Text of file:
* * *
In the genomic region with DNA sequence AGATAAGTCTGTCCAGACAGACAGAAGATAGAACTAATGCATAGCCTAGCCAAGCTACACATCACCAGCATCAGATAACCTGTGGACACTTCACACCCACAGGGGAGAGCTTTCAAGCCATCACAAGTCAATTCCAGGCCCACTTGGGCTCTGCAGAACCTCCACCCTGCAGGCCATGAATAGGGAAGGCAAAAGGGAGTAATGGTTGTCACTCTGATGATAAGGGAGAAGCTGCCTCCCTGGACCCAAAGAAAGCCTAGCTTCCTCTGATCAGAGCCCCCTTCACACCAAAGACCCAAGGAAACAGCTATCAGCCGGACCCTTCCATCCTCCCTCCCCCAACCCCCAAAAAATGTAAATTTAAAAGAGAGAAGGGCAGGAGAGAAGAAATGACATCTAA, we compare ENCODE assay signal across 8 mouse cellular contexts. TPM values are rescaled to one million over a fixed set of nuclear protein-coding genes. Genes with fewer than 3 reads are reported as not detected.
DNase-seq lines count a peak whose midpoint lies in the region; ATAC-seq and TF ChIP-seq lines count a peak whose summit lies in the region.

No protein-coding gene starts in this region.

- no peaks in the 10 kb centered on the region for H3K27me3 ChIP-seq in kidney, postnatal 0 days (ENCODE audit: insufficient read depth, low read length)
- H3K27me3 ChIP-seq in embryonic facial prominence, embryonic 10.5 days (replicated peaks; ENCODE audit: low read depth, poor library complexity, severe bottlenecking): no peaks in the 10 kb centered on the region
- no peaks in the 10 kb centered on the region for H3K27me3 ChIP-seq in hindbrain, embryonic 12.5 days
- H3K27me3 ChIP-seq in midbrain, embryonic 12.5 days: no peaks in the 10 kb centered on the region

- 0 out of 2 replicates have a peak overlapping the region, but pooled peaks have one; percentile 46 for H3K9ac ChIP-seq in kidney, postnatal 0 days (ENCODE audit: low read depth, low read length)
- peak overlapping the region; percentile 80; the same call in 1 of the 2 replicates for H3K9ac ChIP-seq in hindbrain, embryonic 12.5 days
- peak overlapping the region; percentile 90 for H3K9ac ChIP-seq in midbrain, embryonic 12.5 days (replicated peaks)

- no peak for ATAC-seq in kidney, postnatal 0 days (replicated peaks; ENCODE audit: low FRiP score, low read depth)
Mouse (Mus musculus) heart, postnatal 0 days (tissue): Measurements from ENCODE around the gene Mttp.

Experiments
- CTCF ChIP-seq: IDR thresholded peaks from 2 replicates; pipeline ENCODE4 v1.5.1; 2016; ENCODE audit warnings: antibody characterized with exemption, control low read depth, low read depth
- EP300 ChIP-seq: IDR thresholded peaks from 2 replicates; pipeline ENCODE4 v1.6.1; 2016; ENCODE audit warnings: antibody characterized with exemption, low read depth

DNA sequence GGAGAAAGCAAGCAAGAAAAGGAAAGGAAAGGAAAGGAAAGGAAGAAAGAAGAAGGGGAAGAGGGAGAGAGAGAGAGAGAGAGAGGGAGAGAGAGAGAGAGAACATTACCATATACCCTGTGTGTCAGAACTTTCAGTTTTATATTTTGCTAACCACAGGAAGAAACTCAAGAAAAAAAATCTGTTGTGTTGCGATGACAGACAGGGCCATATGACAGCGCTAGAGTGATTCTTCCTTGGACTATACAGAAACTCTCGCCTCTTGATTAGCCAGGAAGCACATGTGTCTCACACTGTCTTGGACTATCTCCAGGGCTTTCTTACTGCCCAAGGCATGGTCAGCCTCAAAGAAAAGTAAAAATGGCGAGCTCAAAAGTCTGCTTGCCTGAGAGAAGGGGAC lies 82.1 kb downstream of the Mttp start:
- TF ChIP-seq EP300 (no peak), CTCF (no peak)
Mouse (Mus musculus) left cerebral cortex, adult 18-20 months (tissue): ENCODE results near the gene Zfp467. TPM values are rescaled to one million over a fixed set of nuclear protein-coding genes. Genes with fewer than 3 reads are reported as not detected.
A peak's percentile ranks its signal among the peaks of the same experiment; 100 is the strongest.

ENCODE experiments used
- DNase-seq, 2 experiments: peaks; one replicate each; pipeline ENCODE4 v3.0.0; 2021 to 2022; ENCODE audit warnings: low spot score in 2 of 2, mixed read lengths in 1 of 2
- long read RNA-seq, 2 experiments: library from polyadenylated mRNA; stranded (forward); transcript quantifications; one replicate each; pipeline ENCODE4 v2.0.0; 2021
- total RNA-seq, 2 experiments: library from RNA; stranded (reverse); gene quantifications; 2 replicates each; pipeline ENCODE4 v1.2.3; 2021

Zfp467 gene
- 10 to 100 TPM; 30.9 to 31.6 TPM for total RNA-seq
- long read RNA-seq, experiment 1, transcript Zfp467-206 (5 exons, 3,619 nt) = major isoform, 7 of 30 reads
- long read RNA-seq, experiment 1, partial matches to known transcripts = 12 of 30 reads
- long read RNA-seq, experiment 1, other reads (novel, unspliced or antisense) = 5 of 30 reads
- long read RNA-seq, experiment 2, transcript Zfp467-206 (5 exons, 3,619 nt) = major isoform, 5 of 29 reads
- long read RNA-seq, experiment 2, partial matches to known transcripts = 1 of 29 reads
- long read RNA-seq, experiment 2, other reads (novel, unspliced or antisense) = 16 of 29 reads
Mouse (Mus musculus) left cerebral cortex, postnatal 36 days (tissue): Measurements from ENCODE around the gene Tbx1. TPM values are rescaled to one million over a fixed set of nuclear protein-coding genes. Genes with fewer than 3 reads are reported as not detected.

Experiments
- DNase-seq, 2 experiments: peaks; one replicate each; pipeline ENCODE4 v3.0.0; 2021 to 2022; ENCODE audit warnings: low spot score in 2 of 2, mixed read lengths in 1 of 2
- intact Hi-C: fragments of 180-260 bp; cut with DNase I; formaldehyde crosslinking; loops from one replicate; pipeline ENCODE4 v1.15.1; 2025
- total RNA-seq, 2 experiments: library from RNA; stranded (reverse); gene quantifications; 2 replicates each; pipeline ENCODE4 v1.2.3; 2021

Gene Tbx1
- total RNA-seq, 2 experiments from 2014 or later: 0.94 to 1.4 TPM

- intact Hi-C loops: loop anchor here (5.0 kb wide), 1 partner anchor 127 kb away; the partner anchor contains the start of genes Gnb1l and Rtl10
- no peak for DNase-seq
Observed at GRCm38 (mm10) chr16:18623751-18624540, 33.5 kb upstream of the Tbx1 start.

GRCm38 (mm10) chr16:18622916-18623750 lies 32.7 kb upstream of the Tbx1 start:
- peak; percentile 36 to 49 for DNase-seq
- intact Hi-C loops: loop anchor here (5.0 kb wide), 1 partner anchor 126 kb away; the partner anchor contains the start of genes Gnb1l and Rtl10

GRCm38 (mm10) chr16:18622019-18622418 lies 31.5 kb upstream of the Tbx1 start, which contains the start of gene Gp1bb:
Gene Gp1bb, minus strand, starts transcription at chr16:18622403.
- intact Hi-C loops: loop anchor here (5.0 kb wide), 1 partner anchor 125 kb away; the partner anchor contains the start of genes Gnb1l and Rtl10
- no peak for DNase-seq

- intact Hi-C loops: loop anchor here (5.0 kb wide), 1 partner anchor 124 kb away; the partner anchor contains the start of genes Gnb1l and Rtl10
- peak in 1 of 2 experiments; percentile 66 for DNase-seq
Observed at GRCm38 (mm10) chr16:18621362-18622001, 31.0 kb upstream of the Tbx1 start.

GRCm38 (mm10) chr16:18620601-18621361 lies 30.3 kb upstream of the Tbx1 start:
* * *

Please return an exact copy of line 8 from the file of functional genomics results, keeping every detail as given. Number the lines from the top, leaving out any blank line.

- 0 out of 2 replicates have a peak overlapping the region, but pooled peaks have one; percentile 46 for H3K9ac ChIP-seq in kidney, postnatal 0 days (ENCODE audit: low read depth, low read length)